Building a future for mathematics in Africa
Next month will see graduations from the two branches of the African Institute for Mathematical Sciences (AIMS) in Senegal and South Africa, bringing the total number of alumni of this ambitious project to 450 since it was started in 2003.
A third AIMS centre is scheduled to open in Ghana in September, followed by a fourth in Ethiopia next year.
More money could spawn further AIMS centres across the continent — leading to a pan-African network of thousands of well-trained alumni, says an article in Science.
The project's founder, Neil Turok, hopes for a network of 15 AIMS institutes, and believes that excellence in mathematics is one of the keys to development for Africa.
"I really think that will transform development," says Turok, a South African–born mathematician who heads the Perimeter Institute for Theoretical Physics in Waterloo, Canada.
"It would cost US$100 million over the next ten years — that's about 0.003 per cent of Africa's total aid budget."
He has ambitiously dubbed the project the AIMS Next Einstein Initiative — the idea being that the 21st century's most revolutionary mathematicians could be Africans.
Currently, AIMS does not charge tuition fees, and women make up 30 per cent of its student body.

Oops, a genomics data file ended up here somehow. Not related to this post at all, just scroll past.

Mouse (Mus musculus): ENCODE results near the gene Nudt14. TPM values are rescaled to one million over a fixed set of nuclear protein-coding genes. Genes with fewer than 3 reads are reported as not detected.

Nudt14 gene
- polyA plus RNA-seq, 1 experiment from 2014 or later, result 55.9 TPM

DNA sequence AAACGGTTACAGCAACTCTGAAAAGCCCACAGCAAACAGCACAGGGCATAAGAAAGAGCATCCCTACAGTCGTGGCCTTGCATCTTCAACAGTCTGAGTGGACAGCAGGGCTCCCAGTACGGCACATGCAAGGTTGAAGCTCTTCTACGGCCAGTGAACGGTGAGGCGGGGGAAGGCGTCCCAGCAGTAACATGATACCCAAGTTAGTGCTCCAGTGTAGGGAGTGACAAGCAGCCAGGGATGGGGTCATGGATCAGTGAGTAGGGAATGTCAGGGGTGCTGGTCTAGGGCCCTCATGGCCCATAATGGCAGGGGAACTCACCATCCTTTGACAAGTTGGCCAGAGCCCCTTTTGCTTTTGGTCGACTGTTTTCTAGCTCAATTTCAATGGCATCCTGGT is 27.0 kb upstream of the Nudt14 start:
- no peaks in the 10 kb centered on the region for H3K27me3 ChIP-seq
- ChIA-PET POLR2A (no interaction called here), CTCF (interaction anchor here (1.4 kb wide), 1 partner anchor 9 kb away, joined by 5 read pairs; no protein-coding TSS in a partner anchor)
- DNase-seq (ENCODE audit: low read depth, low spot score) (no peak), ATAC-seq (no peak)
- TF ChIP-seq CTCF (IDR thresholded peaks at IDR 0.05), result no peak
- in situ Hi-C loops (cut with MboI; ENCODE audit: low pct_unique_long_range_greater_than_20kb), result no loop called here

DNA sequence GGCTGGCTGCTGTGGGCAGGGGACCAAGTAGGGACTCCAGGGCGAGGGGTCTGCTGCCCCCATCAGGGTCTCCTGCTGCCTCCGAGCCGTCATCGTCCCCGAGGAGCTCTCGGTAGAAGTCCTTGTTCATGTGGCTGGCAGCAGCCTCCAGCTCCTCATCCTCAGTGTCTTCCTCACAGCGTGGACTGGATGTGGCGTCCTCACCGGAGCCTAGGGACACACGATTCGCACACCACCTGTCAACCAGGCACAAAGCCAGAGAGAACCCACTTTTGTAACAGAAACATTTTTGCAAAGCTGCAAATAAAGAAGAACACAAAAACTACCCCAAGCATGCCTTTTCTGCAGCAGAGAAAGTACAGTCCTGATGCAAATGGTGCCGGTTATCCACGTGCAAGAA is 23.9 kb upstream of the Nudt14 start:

The first branch, AIMS South Africa, was founded in 2003 just outside Cape Town, while the Senegalese branch is housed on a small nature reserve in M'bour, 2.5 hours south of the capital, Dakar.
The Senegalese branch has 31 students from across Africa. Top lecturers from around the world come to M'bour to teach for three weeks at a time. They make themselves very accessible, and discussions with students often continue during the communal meals and into the night.
"It's amazing and very inspiring," says Nigerian student Odumodu Nneka Chigozie. But it is also "very hard work", says another student, Diogène Pongui, from the Republic of the Congo.
Students come for several months of immersion in high-level mathematics. For many of them, the focus on problem-solving rather than rote learning is like "shock therapy", Turok says.
"The first two months, they are typically very unhappy. Then a light bulb goes on, and they realise they can learn by playing and discovering."
Several AIMS Senegal students have already lined up PhD training at universities in Europe and North America.
Science doi:10.1126/science.336.6081.533 (2012)